Some filesystem can store small data directly in inode. Limit for ext4 is 160 bytes though.



btrfs has this too. it'd be cool if dirent_t could those this so one could quickly iterate thought these inline data.


For simple stuff I've had success keeping an in-memory data structure as the source of truth, and just persisting the whole thing to a file (JSON or otherwise) via a debounced function. Assuming you only have one process (or at least one main process), you only have to read the file on startup and can be pretty relaxed about your write strategy

You'll only be wasting space proportional to the number of objects, and the overhead is much smaller on ext4 (default fs on most linux distros) like the sibling comment explains. Most databases are quite small, and most of the rest are less than huge, so in most cases you won't be wasting huge amounts of space.

Overhead seems to be about 4KiB, at least using default ext4 parameters:

  # zfs create -V 100G -b 4096 tank/test && mkfs.ext4 -v /dev/zvol/tank/test && mount /dev/zvol/tank/test /mnt && cd /mnt
  # df -k .
  Filesystem     1K-blocks  Used Available Use% Mounted on
  /dev/zd16      102626232    24  97366944   1% /mnt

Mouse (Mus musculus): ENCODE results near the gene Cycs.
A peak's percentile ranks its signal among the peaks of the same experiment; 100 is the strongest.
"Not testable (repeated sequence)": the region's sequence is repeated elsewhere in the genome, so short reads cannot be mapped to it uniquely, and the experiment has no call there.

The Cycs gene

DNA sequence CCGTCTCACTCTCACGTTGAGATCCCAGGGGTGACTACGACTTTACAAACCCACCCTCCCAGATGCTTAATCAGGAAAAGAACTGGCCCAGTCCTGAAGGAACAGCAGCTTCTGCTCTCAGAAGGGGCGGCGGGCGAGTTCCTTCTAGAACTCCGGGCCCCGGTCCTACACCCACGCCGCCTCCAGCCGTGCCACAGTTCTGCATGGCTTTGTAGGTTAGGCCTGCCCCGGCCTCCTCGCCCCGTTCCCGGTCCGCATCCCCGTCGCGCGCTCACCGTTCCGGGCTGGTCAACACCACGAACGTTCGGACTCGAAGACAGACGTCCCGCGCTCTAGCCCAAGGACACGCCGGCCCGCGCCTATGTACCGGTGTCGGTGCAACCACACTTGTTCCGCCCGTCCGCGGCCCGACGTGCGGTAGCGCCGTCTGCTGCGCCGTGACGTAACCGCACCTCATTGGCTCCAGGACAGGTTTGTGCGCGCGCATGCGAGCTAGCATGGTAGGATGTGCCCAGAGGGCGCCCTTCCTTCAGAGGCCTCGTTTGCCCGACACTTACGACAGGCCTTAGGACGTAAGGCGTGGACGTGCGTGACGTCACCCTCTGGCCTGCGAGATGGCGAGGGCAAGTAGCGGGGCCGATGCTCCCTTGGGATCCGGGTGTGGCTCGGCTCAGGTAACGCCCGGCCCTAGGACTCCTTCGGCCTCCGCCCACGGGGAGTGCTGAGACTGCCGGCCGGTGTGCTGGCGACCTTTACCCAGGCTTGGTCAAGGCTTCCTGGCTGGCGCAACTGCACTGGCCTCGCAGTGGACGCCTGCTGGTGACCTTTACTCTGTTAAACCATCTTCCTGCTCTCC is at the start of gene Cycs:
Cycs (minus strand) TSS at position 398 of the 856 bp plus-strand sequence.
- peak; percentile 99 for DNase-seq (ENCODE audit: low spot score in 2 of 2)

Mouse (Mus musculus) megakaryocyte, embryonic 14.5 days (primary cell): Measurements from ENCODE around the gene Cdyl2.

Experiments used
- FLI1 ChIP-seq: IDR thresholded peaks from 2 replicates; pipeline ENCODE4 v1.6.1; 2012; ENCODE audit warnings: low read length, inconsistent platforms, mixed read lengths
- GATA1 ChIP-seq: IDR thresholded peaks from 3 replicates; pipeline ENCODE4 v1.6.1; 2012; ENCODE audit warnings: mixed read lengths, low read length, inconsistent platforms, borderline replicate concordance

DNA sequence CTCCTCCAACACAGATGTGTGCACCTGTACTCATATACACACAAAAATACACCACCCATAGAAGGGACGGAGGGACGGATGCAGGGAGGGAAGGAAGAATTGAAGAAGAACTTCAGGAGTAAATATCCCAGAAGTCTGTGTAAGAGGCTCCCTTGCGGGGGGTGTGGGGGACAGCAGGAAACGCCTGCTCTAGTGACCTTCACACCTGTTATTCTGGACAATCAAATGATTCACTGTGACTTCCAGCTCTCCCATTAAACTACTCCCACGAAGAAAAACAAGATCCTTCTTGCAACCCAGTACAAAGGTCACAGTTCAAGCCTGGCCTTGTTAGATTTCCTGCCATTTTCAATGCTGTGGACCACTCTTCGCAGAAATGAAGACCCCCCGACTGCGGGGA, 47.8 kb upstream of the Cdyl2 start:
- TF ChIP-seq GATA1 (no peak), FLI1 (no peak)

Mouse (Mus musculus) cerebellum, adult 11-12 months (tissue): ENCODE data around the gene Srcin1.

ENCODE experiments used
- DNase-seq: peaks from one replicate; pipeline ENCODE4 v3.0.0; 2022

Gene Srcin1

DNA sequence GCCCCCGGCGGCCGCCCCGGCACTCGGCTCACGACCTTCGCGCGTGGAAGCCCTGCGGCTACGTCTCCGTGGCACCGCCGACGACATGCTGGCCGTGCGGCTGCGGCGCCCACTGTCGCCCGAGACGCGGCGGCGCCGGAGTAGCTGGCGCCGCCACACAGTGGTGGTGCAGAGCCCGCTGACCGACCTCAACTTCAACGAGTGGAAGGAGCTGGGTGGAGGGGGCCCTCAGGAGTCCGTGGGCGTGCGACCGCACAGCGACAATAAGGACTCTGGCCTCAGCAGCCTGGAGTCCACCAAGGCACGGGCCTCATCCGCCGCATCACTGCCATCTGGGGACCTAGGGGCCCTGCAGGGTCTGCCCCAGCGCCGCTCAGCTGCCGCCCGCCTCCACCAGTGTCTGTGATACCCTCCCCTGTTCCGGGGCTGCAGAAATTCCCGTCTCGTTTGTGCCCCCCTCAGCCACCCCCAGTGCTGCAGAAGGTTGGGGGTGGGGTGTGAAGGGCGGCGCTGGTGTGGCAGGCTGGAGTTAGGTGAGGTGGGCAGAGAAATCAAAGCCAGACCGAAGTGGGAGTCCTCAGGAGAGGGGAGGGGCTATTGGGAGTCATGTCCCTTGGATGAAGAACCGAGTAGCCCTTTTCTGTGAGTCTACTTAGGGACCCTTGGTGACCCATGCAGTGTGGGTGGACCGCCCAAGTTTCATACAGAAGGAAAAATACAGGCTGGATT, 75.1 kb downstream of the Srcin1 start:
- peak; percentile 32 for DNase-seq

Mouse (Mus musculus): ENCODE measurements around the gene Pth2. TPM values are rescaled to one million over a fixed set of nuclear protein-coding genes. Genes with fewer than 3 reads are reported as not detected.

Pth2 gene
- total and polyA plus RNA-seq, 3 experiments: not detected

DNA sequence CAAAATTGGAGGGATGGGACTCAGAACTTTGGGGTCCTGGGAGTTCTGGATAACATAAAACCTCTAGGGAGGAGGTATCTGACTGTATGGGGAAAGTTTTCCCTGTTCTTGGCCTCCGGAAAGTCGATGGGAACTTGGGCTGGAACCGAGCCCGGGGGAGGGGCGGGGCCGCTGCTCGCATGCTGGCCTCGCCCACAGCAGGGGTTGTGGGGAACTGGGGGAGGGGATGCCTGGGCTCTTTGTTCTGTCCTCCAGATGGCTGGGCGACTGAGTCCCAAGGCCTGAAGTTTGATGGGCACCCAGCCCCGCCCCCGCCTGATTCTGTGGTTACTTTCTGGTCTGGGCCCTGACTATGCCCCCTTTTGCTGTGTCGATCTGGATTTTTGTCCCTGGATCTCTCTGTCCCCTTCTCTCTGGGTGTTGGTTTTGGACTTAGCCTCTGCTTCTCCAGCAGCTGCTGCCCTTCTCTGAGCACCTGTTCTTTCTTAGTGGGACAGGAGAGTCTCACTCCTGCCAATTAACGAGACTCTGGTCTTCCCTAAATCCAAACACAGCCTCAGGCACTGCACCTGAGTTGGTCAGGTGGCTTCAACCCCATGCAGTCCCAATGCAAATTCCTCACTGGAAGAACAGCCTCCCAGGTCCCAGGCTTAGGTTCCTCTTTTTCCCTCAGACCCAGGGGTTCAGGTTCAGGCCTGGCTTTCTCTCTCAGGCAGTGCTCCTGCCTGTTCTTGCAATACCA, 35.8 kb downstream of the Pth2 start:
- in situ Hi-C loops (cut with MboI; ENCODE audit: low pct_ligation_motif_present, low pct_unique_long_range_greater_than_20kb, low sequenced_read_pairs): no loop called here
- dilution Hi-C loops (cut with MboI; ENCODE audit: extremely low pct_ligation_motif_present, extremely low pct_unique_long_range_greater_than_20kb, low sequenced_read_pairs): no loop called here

# for x in `seq 1000000`; do echo $x >$x; done  # create 1M tiny files
  # df -k .
  Filesystem     1K-blocks    Used Available Use% Mounted on
  /dev/zd16      102626232 4022348  93344620   5% /mnt
  # bc -l
  (97366944-93344620)*1024/1000000  # free space diff per file
Plus you're wasting an inode per record - a limited resource in ext4, increasing which requires reformatting. You'd probably run out of inodes much sooner than out of space.

Interesting, indeed the inline data option is not enabled even by the latest e2fsprogs even though the feay has been there a long time.

Re inodes, this is a good point too. These definitely reduce the size of db that fs works nicely for.

This has a large overhead - easily a few kilobytes per file, depending on filesystem. Poor locality - your data gets scattered across entire disk; even on SSD this matters to some extent. And also starts to break down in some ways already at O(100k) files, e.g. globs in command line stop working. You can work around by splitting files into different directories but at that point it's just easier to use a normal database.

Isn't the main feature of nosql supposed to be easy horizontal scalability, the exact opposite of storing everything in a single file?

If you just need a r/w store for some jsons in a single file, why not sqlite? You can put arbitrary-length blobs into it. Some sql will be involved but you can hide it in a wrapper class tailored to your application with a few dozen lines of code or so.